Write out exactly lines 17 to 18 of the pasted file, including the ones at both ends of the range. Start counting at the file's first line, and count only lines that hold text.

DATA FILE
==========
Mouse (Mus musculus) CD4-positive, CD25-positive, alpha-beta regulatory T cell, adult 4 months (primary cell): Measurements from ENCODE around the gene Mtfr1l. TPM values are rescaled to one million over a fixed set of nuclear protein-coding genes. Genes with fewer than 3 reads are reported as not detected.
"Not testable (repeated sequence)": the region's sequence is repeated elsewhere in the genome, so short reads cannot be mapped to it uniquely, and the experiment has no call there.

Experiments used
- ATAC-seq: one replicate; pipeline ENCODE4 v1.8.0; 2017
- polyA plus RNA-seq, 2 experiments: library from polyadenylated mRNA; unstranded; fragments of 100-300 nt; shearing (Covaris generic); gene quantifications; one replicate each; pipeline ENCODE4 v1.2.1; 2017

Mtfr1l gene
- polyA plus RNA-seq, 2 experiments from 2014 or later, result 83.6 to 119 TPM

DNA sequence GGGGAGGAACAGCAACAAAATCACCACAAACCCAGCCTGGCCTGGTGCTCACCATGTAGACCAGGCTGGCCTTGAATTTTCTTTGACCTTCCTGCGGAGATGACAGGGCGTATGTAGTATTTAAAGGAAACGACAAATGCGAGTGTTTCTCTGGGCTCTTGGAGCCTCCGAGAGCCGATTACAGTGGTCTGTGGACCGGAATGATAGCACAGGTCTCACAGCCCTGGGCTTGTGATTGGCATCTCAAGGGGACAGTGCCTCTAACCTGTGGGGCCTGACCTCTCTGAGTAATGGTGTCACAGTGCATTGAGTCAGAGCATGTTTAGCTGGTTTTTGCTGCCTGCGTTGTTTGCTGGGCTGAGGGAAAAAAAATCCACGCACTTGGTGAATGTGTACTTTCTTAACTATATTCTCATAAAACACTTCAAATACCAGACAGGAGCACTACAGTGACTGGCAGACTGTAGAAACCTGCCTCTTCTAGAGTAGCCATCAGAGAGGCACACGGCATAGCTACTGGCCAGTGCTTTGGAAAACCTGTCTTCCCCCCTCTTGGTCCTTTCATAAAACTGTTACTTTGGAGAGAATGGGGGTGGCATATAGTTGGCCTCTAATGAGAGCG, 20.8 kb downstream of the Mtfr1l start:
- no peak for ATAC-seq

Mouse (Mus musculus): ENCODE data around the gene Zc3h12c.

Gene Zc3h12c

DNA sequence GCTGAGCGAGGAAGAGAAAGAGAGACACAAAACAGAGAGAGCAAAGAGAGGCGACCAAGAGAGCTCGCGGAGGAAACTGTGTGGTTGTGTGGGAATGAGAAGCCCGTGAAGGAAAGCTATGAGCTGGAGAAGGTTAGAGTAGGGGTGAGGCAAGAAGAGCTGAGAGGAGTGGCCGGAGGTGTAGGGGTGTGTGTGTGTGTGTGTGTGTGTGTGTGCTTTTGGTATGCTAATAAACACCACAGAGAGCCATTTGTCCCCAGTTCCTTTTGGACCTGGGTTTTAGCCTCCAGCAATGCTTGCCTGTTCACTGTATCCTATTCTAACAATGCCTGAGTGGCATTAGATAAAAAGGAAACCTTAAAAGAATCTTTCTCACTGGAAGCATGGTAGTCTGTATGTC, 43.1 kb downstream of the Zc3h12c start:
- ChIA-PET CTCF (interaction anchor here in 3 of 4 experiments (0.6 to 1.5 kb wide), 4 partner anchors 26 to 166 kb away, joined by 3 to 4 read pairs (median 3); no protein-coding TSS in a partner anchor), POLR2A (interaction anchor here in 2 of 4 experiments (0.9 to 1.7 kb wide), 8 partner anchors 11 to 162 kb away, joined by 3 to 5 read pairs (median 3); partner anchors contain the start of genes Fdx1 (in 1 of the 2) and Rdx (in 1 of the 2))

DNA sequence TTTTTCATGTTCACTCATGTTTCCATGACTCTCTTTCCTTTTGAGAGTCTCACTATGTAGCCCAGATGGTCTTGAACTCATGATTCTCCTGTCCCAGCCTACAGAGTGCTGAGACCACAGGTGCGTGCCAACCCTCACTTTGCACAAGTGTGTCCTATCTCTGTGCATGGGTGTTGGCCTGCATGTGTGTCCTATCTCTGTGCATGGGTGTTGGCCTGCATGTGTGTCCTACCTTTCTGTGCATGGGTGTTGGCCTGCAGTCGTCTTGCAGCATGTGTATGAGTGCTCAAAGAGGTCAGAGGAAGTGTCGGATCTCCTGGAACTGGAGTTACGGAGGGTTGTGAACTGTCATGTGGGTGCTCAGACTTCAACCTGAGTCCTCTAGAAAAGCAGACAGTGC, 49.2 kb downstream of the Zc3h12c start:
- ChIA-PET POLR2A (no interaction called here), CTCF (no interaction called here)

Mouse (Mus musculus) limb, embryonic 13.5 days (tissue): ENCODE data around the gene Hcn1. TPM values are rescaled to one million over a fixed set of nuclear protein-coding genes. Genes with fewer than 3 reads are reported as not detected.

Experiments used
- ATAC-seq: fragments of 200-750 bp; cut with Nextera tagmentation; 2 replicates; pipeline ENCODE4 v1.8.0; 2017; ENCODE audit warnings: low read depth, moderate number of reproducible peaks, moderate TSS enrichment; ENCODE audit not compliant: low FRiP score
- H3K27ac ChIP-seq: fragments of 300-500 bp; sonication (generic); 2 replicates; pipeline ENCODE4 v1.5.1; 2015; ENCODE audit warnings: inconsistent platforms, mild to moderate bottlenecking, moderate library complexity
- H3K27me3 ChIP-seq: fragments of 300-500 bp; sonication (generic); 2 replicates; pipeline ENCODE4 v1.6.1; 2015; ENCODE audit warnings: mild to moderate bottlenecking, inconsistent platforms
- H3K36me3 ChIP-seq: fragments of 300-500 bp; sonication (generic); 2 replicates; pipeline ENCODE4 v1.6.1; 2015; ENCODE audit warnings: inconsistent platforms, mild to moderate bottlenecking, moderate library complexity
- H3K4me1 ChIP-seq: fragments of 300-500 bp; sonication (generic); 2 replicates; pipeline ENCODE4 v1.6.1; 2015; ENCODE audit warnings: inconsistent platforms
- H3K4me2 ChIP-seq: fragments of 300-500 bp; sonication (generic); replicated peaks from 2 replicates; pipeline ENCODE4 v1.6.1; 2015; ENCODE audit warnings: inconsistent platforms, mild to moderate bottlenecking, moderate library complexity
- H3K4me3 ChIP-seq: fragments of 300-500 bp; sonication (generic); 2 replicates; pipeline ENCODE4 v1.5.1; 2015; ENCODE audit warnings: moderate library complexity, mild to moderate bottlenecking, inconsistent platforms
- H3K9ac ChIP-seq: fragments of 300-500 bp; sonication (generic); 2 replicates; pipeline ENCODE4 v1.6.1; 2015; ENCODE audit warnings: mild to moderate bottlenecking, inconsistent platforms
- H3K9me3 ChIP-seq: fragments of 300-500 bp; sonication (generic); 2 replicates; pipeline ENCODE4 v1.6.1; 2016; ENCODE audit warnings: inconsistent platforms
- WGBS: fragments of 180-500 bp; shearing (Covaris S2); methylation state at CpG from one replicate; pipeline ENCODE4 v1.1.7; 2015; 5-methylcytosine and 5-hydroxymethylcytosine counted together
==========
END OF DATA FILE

Experiments used
- ATAC-seq: fragments of 200-750 bp; cut with Nextera tagmentation; 2 replicates; pipeline ENCODE4 v1.8.0; 2017; ENCODE audit warnings: low read depth, moderate number of reproducible peaks, moderate TSS enrichment; ENCODE audit not compliant: low FRiP score